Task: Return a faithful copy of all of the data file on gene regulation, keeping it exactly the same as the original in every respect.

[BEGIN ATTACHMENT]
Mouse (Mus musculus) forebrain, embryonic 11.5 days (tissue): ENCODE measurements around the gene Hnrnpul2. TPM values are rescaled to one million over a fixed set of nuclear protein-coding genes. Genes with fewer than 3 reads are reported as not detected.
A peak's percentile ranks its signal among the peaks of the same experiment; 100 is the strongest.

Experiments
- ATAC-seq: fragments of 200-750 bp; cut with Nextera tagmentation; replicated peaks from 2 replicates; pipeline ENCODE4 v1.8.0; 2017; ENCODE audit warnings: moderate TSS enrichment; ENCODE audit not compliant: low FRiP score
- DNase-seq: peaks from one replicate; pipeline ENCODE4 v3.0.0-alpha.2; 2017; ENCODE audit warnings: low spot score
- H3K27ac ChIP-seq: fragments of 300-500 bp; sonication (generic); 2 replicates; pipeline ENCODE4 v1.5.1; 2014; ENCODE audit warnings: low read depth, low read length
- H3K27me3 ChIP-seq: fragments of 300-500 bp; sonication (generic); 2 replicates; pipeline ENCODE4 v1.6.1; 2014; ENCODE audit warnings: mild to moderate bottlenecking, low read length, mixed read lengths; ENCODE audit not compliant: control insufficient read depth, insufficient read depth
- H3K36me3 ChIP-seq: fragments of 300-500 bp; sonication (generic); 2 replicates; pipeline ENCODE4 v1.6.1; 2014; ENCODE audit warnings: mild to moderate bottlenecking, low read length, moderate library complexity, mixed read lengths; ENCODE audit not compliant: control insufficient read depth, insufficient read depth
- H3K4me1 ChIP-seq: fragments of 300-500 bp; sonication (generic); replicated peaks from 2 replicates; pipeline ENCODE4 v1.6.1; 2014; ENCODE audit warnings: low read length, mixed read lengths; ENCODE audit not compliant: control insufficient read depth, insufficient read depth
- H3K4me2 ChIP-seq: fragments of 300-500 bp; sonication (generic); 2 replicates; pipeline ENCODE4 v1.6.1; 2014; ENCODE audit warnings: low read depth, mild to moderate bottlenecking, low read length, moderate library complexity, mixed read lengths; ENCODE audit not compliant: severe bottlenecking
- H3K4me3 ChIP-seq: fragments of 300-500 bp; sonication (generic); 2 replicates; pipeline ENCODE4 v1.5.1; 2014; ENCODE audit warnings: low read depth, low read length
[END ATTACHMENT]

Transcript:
Mouse (Mus musculus) forebrain, embryonic 11.5 days (tissue): ENCODE measurements around the gene Hnrnpul2. TPM values are rescaled to one million over a fixed set of nuclear protein-coding genes. Genes with fewer than 3 reads are reported as not detected.
A peak's percentile ranks its signal among the peaks of the same experiment; 100 is the strongest.

Experiments
- ATAC-seq: fragments of 200-750 bp; cut with Nextera tagmentation; replicated peaks from 2 replicates; pipeline ENCODE4 v1.8.0; 2017; ENCODE audit warnings: moderate TSS enrichment; ENCODE audit not compliant: low FRiP score
- DNase-seq: peaks from one replicate; pipeline ENCODE4 v3.0.0-alpha.2; 2017; ENCODE audit warnings: low spot score
- H3K27ac ChIP-seq: fragments of 300-500 bp; sonication (generic); 2 replicates; pipeline ENCODE4 v1.5.1; 2014; ENCODE audit warnings: low read depth, low read length
- H3K27me3 ChIP-seq: fragments of 300-500 bp; sonication (generic); 2 replicates; pipeline ENCODE4 v1.6.1; 2014; ENCODE audit warnings: mild to moderate bottlenecking, low read length, mixed read lengths; ENCODE audit not compliant: control insufficient read depth, insufficient read depth
- H3K36me3 ChIP-seq: fragments of 300-500 bp; sonication (generic); 2 replicates; pipeline ENCODE4 v1.6.1; 2014; ENCODE audit warnings: mild to moderate bottlenecking, low read length, moderate library complexity, mixed read lengths; ENCODE audit not compliant: control insufficient read depth, insufficient read depth
- H3K4me1 ChIP-seq: fragments of 300-500 bp; sonication (generic); replicated peaks from 2 replicates; pipeline ENCODE4 v1.6.1; 2014; ENCODE audit warnings: low read length, mixed read lengths; ENCODE audit not compliant: control insufficient read depth, insufficient read depth
- H3K4me2 ChIP-seq: fragments of 300-500 bp; sonication (generic); 2 replicates; pipeline ENCODE4 v1.6.1; 2014; ENCODE audit warnings: low read depth, mild to moderate bottlenecking, low read length, moderate library complexity, mixed read lengths; ENCODE audit not compliant: severe bottlenecking
- H3K4me3 ChIP-seq: fragments of 300-500 bp; sonication (generic); 2 replicates; pipeline ENCODE4 v1.5.1; 2014; ENCODE audit warnings: low read depth, low read length